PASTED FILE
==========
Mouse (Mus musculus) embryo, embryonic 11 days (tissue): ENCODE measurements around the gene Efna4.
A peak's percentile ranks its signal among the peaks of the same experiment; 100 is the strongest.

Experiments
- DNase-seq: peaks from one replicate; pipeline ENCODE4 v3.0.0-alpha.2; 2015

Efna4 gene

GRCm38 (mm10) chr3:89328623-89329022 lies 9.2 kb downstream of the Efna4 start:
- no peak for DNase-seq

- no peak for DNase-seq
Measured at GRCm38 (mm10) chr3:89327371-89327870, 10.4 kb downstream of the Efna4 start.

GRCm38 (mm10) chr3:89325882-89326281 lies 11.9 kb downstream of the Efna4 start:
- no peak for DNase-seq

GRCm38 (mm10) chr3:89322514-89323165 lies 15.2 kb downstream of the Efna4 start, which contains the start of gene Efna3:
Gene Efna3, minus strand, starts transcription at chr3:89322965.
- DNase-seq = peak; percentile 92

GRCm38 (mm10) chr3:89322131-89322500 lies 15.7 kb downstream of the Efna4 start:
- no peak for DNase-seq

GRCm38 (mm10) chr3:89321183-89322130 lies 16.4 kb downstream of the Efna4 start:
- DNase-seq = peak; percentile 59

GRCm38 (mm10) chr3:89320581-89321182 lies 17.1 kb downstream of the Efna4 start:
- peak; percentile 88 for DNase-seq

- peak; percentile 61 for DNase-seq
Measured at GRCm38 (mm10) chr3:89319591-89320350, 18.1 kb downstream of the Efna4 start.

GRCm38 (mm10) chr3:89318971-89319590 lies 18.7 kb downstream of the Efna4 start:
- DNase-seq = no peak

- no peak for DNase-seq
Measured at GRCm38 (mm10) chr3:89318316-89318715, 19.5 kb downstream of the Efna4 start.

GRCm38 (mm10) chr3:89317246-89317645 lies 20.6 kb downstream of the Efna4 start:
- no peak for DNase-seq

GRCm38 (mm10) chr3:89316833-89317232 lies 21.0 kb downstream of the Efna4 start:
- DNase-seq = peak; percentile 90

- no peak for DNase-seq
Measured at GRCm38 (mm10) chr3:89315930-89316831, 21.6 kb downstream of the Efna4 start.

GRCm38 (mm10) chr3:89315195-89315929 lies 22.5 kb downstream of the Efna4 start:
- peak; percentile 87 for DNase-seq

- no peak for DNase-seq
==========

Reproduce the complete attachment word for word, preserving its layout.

Mouse (Mus musculus) embryo, embryonic 11 days (tissue): ENCODE measurements around the gene Efna4.
A peak's percentile ranks its signal among the peaks of the same experiment; 100 is the strongest.

Experiments
- DNase-seq: peaks from one replicate; pipeline ENCODE4 v3.0.0-alpha.2; 2015

Efna4 gene

GRCm38 (mm10) chr3:89328623-89329022 lies 9.2 kb downstream of the Efna4 start:
- no peak for DNase-seq

- no peak for DNase-seq
Measured at GRCm38 (mm10) chr3:89327371-89327870, 10.4 kb downstream of the Efna4 start.

GRCm38 (mm10) chr3:89325882-89326281 lies 11.9 kb downstream of the Efna4 start:
- no peak for DNase-seq

GRCm38 (mm10) chr3:89322514-89323165 lies 15.2 kb downstream of the Efna4 start, which contains the start of gene Efna3:
Gene Efna3, minus strand, starts transcription at chr3:89322965.
- DNase-seq = peak; percentile 92

GRCm38 (mm10) chr3:89322131-89322500 lies 15.7 kb downstream of the Efna4 start:
- no peak for DNase-seq

GRCm38 (mm10) chr3:89321183-89322130 lies 16.4 kb downstream of the Efna4 start:
- DNase-seq = peak; percentile 59

GRCm38 (mm10) chr3:89320581-89321182 lies 17.1 kb downstream of the Efna4 start:
- peak; percentile 88 for DNase-seq

- peak; percentile 61 for DNase-seq
Measured at GRCm38 (mm10) chr3:89319591-89320350, 18.1 kb downstream of the Efna4 start.

GRCm38 (mm10) chr3:89318971-89319590 lies 18.7 kb downstream of the Efna4 start:
- DNase-seq = no peak

- no peak for DNase-seq
Measured at GRCm38 (mm10) chr3:89318316-89318715, 19.5 kb downstream of the Efna4 start.

GRCm38 (mm10) chr3:89317246-89317645 lies 20.6 kb downstream of the Efna4 start:
- no peak for DNase-seq

GRCm38 (mm10) chr3:89316833-89317232 lies 21.0 kb downstream of the Efna4 start:
- DNase-seq = peak; percentile 90

- no peak for DNase-seq
Measured at GRCm38 (mm10) chr3:89315930-89316831, 21.6 kb downstream of the Efna4 start.

GRCm38 (mm10) chr3:89315195-89315929 lies 22.5 kb downstream of the Efna4 start:
- peak; percentile 87 for DNase-seq

- no peak for DNase-seq